In the first discussion on the sensitive topic of human rights, U.S. and Cuban officials met in Washington D.C. Tuesday.
The discussion, proposed by Cuba, according to The Miami Herald, was expected to center on how to deal with the topic, on which both nations hold polar opposite views.
A Cuban delegate to talks with the United States says the two sides have held "a respectful, professional, civilized conversation" on human rights in Washington.
But Anaysansi Rodriguez Camejo, Cuba's ambassador to the U.N. in Geneva, told Cuban state television that Tuesday's talks "ratified that there are differences," according to the Associated Press.
Neither side gave details of Tuesday's session.
The U.S. was expected to press Cuba to allow its citizens greater freedom of speech, assembly and political activity. Cuba has often criticized poverty, insufficient health-care coverage and excessive police force in the United States.
The discussions are part of a series of meeting that officials of both countries have held since both President Barack Obama and President Raul Castro announced a restoration of diplomatic ties.
“These talks are an indication of Cuba’s willingness to address any topic with the U.S., despite our differences, based on equality and reciprocity,” Pedro Luis Pedroso, Cuba’s Foreign Ministry deputy director for multilateral affairs and international law, told reporters in his nation, according to the Herald.
U.S. Assistant Secretary of State Roberta Jacobson said that human rights is the topic over which the United States and Cuba harbor “the most profound disagreement.”
"This preliminary meeting reflects our continued focus on human rights and democratic principles in Cuba," a State Department official said, speaking on condition of anonymity, according to Reuters. "Human rights are a priority."
The new relations between Cuba and the United States includes easing trade and travel restrictions, and establishing embassies on each other’s soil.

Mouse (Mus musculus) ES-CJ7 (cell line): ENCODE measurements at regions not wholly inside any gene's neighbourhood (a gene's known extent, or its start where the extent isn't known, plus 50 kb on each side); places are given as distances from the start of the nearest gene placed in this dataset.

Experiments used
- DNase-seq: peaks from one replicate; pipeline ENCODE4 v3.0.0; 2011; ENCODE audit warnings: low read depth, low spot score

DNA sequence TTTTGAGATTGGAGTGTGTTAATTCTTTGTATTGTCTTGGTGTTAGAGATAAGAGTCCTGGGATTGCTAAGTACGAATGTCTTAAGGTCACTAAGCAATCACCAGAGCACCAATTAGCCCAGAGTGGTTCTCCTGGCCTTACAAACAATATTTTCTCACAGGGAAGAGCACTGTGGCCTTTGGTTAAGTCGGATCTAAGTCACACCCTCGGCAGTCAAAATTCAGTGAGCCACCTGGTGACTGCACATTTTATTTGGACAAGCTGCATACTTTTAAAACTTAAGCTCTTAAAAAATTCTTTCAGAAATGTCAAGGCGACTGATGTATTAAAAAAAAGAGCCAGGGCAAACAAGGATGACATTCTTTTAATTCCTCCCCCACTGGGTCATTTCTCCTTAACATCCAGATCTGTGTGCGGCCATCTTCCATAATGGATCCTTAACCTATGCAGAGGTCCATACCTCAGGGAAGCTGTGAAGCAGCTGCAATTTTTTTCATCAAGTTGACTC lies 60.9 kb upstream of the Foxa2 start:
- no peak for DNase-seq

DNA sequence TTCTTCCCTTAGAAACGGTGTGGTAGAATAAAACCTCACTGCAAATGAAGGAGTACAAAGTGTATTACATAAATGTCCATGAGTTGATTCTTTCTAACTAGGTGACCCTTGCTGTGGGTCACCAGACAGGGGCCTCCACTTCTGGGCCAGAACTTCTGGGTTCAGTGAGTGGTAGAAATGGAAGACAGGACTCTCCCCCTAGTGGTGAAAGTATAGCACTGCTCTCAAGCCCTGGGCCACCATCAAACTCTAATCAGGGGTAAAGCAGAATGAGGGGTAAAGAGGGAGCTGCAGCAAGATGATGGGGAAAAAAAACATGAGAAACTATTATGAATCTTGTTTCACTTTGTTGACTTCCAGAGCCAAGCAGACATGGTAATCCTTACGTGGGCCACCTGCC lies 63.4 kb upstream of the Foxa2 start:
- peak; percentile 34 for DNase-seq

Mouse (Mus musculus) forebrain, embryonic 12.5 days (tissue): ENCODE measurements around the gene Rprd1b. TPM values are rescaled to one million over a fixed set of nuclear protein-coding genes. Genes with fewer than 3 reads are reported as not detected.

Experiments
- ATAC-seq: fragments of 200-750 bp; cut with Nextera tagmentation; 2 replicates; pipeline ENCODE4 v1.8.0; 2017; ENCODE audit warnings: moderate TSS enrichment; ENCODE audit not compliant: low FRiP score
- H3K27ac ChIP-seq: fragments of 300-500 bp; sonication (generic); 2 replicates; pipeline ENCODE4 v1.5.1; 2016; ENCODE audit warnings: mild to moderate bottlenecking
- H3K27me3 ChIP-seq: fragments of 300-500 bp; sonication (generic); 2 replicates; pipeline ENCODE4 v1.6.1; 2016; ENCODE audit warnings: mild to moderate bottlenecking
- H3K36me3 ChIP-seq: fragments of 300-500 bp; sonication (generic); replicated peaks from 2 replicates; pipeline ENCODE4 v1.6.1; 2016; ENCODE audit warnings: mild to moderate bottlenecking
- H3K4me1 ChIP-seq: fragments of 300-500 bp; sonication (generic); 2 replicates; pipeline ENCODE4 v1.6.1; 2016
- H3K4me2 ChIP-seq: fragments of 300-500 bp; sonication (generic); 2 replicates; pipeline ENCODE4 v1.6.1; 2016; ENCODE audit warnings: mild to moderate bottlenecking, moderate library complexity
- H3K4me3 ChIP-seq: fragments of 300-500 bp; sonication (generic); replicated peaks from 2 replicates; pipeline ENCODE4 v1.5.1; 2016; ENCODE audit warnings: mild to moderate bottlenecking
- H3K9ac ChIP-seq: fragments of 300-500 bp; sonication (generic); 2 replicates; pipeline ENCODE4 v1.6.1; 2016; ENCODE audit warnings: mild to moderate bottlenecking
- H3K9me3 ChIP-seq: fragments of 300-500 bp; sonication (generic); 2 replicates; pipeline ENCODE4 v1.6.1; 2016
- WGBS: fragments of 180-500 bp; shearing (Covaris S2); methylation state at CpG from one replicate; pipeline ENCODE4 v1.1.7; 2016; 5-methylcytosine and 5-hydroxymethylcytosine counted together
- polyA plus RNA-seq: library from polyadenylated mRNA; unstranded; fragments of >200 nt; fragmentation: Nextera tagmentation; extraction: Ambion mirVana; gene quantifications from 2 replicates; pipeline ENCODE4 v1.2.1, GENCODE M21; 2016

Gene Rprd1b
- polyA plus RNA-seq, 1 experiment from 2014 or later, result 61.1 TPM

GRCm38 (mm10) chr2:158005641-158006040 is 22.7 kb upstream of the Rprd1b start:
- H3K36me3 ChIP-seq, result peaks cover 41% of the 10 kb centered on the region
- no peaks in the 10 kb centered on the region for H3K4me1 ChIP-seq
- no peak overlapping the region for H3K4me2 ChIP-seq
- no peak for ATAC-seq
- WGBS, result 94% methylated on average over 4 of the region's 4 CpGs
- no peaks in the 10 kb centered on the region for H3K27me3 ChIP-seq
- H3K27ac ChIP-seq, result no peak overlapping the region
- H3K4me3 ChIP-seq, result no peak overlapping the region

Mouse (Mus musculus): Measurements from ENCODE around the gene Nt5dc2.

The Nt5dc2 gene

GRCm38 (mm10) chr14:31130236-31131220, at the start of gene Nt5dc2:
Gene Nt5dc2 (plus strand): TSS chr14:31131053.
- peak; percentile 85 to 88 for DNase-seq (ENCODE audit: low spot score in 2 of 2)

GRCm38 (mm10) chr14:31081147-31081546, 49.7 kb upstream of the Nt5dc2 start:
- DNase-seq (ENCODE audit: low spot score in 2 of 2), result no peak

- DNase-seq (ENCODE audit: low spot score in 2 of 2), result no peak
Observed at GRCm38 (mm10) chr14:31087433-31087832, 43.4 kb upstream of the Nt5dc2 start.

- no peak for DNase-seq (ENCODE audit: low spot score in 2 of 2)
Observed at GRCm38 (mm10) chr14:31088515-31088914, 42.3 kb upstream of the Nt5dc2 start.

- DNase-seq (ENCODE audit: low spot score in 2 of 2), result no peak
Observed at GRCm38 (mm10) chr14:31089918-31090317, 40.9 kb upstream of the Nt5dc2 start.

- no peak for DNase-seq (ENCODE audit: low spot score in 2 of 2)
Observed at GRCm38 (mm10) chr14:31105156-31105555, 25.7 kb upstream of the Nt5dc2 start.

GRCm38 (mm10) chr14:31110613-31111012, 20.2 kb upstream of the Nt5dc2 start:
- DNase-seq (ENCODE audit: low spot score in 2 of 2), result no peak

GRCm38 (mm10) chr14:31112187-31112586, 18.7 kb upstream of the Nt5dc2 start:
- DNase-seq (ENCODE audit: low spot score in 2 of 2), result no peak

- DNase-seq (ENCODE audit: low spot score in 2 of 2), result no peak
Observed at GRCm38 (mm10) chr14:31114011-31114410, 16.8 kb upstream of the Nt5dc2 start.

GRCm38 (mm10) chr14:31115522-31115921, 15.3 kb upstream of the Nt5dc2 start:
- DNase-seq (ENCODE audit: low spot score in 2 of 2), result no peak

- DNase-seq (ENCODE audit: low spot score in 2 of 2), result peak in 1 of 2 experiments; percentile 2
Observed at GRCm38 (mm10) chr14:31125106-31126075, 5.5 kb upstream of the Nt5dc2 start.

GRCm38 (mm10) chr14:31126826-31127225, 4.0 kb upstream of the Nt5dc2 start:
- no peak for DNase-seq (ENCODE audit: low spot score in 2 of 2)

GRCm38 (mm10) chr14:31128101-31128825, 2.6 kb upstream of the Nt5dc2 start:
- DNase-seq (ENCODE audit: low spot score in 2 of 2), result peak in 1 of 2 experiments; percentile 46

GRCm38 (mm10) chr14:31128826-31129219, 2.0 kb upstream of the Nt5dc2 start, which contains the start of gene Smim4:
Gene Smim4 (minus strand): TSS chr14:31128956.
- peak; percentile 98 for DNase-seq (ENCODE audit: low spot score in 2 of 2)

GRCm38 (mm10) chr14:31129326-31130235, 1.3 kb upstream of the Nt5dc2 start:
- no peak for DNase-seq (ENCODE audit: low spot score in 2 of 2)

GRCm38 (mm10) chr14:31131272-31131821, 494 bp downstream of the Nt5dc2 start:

U.S. critics of the restored diplomatic ties say the Obama administration made too many concessions, while the Cuban government has made few meaningful ones, particularly in relation to human rights.
Cuban officials, in fact, have been defensive about the topic, saying that they will not tolerate outsiders intervening in Cuba’s affairs.
At a session of Cuba’s National Assembly last year, Raul Castro said: “We shouldn’t expect that in order for relations to improve with the United States, Cuba is renouncing the ideas for which we have fought for more than a century and for which our people have spilled so much blood and run such great risks.”
“We have always been willing to engage in respectful dialogue on equal terms to address any issues without a shadow over our independence and without renouncing a single one of our principles,” said Castro, according to the Herald. “In the same way that we’ve never proposed that the Unites States change its political system, we will demand respect for ours,”
Tom Malinowski, the State Department's assistant secretary for human rights and democracy, led the U.S. side in Tuesday’s talks. Pedro Luis Pedroso, deputy director of multilateral affairs and law at the ministry of foreign affairs, led the Cuban side.
Cuba has made changes in its handling of dissenters in recent years, according to Human Rights Watch, but oppression continues.
Prison sentences for opponents of the regime are not as long as they were, but the Castro government clearly has little tolerance for those who criticize it or push for human rights.
“Officials employ a range of tactics to punish dissent and instill fear in the public, including beatings, public acts of shaming, termination of employment, and threats of long-term imprisonment,” said a 2014 Human Rights Watch report. “Short-term arbitrary arrests have increased dramatically in recent years and routinely prevent human rights defenders, independent journalists, and others from gathering or moving about freely.”
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